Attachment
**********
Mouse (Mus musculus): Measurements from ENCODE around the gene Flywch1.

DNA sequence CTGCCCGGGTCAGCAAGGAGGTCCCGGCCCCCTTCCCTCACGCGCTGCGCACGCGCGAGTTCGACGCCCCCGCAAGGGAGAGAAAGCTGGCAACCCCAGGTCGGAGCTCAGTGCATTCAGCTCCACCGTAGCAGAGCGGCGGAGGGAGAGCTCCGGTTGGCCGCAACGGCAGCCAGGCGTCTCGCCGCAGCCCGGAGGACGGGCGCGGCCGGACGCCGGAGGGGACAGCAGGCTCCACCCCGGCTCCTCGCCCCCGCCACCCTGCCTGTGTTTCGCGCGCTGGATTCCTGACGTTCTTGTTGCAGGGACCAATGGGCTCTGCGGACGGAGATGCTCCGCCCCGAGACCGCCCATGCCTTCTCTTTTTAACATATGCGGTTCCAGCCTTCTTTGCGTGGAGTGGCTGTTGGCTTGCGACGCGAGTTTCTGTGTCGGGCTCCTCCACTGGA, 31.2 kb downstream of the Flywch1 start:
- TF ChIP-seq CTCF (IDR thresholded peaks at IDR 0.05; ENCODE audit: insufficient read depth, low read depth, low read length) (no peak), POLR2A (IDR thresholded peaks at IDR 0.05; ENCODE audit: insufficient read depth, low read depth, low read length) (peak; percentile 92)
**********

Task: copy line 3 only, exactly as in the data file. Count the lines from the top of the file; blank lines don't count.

- TF ChIP-seq CTCF (IDR thresholded peaks at IDR 0.05; ENCODE audit: insufficient read depth, low read depth, low read length) (no peak), POLR2A (IDR thresholded peaks at IDR 0.05; ENCODE audit: insufficient read depth, low read depth, low read length) (peak; percentile 92)